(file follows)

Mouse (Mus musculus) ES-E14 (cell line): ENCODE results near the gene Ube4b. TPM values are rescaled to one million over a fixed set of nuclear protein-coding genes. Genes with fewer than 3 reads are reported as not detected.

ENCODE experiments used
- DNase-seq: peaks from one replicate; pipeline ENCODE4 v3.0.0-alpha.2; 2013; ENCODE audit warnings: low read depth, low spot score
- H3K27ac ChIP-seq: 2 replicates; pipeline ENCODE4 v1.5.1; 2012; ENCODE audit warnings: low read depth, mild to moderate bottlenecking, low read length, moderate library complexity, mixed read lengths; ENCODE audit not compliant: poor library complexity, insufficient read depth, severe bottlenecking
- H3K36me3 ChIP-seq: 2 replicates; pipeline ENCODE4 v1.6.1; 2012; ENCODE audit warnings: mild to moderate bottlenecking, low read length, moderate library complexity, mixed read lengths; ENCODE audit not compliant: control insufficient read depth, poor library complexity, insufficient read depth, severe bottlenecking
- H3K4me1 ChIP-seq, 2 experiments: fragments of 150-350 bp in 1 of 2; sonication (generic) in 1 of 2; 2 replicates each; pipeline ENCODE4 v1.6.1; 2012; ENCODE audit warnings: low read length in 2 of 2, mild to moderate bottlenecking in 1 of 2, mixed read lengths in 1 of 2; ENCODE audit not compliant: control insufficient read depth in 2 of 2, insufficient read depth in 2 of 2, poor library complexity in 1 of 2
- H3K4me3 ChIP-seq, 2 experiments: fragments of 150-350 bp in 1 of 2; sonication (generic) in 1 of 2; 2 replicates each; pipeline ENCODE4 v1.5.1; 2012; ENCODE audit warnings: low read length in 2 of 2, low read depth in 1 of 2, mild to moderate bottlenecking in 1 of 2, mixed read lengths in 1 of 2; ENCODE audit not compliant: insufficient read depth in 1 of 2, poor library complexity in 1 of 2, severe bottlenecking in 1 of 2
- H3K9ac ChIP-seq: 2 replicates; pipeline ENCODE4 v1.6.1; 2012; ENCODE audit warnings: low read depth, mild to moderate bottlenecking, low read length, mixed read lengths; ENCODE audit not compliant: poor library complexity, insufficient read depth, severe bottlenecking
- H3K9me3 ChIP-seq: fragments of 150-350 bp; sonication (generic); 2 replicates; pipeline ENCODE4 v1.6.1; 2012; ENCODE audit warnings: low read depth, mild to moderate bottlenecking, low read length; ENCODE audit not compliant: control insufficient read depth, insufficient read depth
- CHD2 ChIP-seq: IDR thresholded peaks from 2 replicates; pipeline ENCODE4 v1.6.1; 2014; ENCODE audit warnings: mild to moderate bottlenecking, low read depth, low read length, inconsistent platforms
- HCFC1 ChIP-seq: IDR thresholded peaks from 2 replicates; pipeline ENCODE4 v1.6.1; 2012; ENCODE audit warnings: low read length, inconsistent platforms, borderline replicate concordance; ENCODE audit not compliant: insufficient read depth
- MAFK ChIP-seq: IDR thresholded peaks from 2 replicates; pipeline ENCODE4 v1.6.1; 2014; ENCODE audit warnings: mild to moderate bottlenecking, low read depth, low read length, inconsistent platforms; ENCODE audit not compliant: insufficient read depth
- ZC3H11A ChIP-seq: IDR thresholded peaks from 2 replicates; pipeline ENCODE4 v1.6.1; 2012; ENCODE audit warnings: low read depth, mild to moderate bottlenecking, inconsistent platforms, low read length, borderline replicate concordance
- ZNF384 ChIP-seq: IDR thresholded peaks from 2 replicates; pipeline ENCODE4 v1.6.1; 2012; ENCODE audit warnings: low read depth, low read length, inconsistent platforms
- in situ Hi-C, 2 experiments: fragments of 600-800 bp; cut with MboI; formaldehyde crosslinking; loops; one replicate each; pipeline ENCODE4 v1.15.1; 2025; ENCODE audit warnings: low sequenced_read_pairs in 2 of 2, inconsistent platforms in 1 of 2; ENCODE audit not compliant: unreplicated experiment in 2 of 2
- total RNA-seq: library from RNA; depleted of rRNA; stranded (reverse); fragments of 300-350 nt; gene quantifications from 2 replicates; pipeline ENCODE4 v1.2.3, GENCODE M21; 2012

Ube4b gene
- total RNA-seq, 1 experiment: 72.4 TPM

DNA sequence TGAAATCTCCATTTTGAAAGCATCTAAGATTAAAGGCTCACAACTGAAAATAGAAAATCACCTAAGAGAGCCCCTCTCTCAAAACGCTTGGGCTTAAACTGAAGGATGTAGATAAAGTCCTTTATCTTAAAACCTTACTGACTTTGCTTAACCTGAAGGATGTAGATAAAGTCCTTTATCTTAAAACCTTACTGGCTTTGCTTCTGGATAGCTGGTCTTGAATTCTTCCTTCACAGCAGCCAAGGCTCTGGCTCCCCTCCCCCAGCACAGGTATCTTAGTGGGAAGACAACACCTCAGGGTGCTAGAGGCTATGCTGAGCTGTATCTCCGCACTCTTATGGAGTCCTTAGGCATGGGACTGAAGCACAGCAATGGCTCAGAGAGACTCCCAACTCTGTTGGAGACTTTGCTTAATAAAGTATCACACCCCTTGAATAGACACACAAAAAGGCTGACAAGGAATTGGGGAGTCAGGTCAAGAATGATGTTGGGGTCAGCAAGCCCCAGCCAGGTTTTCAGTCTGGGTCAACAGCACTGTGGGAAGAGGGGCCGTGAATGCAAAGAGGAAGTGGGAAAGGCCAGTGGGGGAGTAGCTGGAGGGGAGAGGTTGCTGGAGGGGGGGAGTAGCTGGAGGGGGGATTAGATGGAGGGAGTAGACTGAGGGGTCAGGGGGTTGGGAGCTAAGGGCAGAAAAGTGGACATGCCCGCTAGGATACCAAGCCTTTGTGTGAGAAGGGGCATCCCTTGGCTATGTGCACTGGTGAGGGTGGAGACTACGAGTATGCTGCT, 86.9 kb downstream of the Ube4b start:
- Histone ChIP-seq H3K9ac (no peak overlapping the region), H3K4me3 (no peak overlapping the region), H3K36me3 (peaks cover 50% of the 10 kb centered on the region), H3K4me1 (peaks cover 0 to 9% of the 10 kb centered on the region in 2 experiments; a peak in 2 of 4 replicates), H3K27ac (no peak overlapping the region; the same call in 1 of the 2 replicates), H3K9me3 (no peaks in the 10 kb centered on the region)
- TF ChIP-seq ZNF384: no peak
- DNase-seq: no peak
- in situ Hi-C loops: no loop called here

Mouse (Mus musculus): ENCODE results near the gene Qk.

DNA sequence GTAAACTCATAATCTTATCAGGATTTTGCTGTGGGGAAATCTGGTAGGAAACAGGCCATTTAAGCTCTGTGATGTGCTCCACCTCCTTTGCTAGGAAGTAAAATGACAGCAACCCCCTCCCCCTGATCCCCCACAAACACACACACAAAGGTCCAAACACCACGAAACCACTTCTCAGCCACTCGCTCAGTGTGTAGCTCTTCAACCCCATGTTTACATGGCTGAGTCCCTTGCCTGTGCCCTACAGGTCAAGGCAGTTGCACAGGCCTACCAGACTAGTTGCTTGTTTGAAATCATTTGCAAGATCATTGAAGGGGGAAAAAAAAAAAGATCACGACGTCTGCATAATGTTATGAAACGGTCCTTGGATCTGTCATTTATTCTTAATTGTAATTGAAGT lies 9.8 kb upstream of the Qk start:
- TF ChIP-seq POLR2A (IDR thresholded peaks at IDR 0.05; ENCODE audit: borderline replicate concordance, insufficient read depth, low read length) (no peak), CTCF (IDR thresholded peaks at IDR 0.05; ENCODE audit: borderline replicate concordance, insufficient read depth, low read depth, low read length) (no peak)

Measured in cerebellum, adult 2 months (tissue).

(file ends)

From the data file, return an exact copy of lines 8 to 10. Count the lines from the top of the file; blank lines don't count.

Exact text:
- H3K9ac ChIP-seq: 2 replicates; pipeline ENCODE4 v1.6.1; 2012; ENCODE audit warnings: low read depth, mild to moderate bottlenecking, low read length, mixed read lengths; ENCODE audit not compliant: poor library complexity, insufficient read depth, severe bottlenecking
- H3K9me3 ChIP-seq: fragments of 150-350 bp; sonication (generic); 2 replicates; pipeline ENCODE4 v1.6.1; 2012; ENCODE audit warnings: low read depth, mild to moderate bottlenecking, low read length; ENCODE audit not compliant: control insufficient read depth, insufficient read depth
- CHD2 ChIP-seq: IDR thresholded peaks from 2 replicates; pipeline ENCODE4 v1.6.1; 2014; ENCODE audit warnings: mild to moderate bottlenecking, low read depth, low read length, inconsistent platforms